It’s a question worth pondering: is there a publicly funded sector in the country that is more effective at lobbying than universities?
Some observers might suggest the NHS, or indeed schools, both of which enjoy huge budgets and commensurate levels of political support. But pound for pound, in both senses of the word, universities punch far above their weight in the endless battle for public funding and political attention.
This is, to be fair, a reflection of the extraordinarily strong universities which the UK has, which compete globally for students, staff, and research. There is also a powerful argument, which this Treasury and Chancellor are particularly receptive to: that university investment helps drive productivity, growth, skills, and local development. And George Osborne has proven to be an immensely valuable ally in this argument.
The 2011 settlement saw a big switch in to fee loans, and therefore took much of the HE budget out of the deficit, and protected universities from the wider public sector cuts taking place at the time. The sector did well from this and the overall cash picture for the sector since has been positive, particularly because applications held up and increased from some quarters. So good was the outcome of the last spending period, universities were extremely nervous that this time they wouldn’t get so lucky, and the coming cuts would finally start to eat in to HE cash.
But so far it hasn’t come to pass. In the Conservatives’ first Budget for 20 years this week, universities were recipients of largesse as part of an overall package that also delivered a tax rise of £47bn by the end of the Parliament. Specifically, those universities who pass a new TEF benchmark from 2017-2018* will be allowed to increase their fees by inflation (as an aside, I look forward to any institutions who wish to make a headstart and reduce their fees next year to £8,991 in line with the latest inflation numbers).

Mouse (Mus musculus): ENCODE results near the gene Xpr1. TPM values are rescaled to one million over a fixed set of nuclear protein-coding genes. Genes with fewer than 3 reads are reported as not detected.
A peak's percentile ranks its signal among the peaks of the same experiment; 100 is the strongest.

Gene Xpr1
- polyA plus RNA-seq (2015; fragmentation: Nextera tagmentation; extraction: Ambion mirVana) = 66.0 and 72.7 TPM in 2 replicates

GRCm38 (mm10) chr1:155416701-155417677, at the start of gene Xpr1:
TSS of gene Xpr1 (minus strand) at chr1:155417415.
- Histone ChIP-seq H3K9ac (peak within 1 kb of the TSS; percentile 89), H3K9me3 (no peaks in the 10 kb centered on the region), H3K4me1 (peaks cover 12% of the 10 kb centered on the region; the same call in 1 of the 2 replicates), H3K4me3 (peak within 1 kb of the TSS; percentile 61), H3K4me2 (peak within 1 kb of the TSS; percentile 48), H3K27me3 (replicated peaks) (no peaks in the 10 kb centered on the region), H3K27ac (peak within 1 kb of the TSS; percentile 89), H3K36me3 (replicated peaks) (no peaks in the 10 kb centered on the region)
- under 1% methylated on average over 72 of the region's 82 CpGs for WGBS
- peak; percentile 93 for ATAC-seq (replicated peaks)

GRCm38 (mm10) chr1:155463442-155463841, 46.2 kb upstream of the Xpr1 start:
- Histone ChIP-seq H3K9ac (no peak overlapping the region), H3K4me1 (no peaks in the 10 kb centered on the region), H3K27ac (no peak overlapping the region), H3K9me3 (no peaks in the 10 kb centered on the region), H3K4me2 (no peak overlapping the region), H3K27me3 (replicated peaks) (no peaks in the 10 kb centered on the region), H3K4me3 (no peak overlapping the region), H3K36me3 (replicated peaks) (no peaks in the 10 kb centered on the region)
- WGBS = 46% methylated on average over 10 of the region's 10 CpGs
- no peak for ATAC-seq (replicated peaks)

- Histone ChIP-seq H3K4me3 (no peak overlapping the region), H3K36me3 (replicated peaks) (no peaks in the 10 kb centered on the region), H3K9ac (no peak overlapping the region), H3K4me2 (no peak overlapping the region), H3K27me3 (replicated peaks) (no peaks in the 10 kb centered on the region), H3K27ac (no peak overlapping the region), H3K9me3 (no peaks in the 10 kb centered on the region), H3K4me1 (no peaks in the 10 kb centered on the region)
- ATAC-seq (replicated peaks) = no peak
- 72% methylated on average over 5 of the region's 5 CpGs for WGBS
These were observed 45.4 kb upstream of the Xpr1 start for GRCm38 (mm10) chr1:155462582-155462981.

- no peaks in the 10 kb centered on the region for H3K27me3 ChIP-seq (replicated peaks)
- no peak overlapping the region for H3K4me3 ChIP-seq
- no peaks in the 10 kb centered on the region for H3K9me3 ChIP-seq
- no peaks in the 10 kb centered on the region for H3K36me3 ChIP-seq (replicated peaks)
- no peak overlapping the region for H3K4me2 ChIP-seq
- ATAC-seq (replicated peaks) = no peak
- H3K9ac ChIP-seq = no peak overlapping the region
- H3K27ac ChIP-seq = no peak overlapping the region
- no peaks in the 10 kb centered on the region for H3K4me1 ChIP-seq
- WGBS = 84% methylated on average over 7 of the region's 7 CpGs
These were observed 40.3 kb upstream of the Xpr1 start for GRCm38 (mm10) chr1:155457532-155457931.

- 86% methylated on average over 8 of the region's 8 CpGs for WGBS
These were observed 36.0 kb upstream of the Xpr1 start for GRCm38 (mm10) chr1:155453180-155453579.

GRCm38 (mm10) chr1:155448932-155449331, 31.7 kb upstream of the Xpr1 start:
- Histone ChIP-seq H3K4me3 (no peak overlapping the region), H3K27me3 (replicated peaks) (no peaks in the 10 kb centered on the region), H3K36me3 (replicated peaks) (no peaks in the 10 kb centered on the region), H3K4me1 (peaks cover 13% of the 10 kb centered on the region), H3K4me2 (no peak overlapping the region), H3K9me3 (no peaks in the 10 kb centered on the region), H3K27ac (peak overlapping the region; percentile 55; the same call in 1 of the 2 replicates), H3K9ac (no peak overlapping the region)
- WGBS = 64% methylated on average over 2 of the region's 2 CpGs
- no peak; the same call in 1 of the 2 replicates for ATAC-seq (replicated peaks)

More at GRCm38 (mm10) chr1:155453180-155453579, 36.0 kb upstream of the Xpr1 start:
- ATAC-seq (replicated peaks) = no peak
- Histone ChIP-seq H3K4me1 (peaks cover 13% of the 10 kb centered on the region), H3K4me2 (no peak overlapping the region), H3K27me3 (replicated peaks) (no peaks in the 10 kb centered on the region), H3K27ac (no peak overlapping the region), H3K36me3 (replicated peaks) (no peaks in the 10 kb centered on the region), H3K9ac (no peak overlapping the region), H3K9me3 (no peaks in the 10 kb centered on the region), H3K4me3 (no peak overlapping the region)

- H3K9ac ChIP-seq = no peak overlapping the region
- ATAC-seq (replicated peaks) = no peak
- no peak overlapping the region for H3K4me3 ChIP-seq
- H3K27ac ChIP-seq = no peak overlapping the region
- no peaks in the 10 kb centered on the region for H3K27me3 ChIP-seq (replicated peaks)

Index-lining fees is something that universities have been noisy in calling for. Yet their case, in truth, looked less than strong – inflation is at very low levels and not predicted to rise significantly, and in any case, a sector asked to find perhaps 2% efficiencies a year to cope with inflation, doesn’t present the biggest challenge in public services at the present time.
When you add in the fact that university income is at record levels, and discretionary reserves (after accounting for pension liabilities) sit at just under 50% of the entire annual income of the sector (albeit not evenly distributed), it would have been difficult for any impartial observer to conclude that the case for an inflationary fee increase had become unanswerable at this stage.
The government has made a series of further changes to offset the overall growing costs of HE to the public purse; largely by proposing to freeze the repayment threshold for student loans at £21,000 and also through the much predicted switch of maintenance support from grants to loans.
Yet the impact of such moves on numbers, access or completion, if there are any, will fall upon students and graduates, not institutions. The full effects of which we will not understand for some time.
As things stand therefore, universities can look forward with confidence to further increases in student numbers from this September as the number controls lift, and further increases in fee income from September 2017, assuming they can pass the TEF threshold – which has yet to be fully developed.
In a Budget which set out continued cuts across much of the public sector, it seems higher education continues to defy political and economic gravity.
* As others have noted, this places a real premium on what is defined as ‘pass mark’ for qualifying for the ability to raise fees, and whether it will be restricted to real excellence. In other words, will it be a ‘TEF’ bar? Ahem.